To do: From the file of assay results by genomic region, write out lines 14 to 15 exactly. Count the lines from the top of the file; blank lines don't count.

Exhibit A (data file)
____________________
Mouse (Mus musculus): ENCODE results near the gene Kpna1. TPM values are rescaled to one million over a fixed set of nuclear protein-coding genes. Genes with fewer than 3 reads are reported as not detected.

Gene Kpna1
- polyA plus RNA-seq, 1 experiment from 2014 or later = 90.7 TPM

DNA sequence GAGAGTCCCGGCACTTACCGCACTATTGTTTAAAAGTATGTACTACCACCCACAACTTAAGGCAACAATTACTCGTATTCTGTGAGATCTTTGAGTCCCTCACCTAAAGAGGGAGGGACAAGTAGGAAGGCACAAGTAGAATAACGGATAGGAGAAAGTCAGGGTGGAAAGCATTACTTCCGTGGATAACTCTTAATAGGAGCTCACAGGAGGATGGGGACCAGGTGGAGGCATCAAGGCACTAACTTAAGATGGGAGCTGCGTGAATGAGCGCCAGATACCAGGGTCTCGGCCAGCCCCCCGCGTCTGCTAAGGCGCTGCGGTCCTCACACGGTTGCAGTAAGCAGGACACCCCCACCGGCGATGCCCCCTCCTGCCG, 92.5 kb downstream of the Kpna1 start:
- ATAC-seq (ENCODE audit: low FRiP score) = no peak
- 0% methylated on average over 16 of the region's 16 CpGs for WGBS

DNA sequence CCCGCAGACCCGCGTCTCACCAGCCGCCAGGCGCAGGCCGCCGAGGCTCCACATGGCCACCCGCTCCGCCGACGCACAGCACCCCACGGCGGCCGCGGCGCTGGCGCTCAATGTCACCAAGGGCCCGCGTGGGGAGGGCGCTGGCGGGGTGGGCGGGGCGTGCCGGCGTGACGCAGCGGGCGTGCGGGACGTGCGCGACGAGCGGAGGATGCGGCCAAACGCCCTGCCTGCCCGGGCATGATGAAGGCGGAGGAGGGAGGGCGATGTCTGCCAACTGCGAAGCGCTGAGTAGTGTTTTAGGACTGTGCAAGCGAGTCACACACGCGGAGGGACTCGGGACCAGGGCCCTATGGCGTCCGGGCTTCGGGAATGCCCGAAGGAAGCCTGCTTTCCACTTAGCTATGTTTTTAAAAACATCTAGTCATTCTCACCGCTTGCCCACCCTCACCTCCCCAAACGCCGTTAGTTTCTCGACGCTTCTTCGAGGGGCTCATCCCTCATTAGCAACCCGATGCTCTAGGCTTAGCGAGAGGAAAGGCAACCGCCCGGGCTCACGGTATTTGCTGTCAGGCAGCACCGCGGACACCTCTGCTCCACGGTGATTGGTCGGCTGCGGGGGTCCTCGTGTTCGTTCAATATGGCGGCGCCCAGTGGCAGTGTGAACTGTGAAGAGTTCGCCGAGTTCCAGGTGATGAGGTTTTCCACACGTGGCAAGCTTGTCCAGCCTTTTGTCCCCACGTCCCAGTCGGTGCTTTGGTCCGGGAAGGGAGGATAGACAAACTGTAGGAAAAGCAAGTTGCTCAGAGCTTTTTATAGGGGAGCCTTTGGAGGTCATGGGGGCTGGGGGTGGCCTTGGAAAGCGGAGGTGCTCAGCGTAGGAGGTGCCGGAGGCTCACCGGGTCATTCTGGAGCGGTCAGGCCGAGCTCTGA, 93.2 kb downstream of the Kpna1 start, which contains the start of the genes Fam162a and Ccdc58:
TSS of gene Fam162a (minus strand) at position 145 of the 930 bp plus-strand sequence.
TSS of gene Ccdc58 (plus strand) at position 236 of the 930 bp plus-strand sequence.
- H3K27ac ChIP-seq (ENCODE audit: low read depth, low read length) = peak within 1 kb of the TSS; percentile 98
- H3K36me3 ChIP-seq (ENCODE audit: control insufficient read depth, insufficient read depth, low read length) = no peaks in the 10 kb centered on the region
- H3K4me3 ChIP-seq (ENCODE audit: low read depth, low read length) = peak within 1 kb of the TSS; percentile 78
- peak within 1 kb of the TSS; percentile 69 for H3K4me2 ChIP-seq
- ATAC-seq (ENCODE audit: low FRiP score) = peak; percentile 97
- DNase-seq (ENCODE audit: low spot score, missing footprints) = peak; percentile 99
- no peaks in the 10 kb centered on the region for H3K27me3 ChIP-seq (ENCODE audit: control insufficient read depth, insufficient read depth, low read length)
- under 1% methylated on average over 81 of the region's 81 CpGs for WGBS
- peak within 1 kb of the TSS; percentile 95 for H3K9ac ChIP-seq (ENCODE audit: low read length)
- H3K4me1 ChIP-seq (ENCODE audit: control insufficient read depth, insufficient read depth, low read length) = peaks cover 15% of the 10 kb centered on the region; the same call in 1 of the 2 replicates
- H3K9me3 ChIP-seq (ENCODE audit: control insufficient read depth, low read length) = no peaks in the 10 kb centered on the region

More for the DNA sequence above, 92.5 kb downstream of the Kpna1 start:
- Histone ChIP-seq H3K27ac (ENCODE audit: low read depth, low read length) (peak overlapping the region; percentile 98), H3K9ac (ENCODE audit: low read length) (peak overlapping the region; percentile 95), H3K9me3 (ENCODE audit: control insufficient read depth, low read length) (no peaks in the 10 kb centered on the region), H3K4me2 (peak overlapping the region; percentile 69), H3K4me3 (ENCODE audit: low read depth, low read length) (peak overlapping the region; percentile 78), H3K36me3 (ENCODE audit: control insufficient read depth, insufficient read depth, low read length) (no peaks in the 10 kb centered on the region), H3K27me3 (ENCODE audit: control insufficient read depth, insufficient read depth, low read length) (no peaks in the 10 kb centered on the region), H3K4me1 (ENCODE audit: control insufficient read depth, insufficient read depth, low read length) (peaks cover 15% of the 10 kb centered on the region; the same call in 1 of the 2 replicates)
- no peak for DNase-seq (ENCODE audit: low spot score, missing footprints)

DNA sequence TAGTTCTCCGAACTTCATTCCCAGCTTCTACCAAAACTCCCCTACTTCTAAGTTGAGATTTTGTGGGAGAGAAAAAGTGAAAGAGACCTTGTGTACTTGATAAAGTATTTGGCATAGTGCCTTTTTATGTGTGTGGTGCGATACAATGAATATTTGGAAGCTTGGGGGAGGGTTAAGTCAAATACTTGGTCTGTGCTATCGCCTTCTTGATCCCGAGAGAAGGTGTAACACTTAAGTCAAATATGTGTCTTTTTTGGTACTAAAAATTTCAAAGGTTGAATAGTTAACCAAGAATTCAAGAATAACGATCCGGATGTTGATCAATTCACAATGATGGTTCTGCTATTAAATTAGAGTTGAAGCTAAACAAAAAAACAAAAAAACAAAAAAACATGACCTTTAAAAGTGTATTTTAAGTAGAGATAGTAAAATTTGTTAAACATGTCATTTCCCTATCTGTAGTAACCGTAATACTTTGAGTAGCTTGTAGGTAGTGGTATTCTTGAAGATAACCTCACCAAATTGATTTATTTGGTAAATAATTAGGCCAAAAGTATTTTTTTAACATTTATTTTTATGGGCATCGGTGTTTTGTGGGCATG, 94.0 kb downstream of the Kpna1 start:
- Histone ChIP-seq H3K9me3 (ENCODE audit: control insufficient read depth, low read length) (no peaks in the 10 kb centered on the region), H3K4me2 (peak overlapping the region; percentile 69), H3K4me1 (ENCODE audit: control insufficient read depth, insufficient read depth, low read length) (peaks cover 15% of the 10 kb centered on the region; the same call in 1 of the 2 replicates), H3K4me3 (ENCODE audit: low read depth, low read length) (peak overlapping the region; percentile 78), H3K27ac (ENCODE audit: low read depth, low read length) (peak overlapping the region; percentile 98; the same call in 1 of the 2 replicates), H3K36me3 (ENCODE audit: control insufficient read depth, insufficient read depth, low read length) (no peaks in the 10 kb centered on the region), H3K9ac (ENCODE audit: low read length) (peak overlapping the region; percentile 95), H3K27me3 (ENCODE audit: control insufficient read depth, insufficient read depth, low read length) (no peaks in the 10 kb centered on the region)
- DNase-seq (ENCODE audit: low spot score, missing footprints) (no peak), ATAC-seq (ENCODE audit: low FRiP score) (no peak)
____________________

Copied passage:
- ATAC-seq (ENCODE audit: low FRiP score) = peak; percentile 97
- DNase-seq (ENCODE audit: low spot score, missing footprints) = peak; percentile 99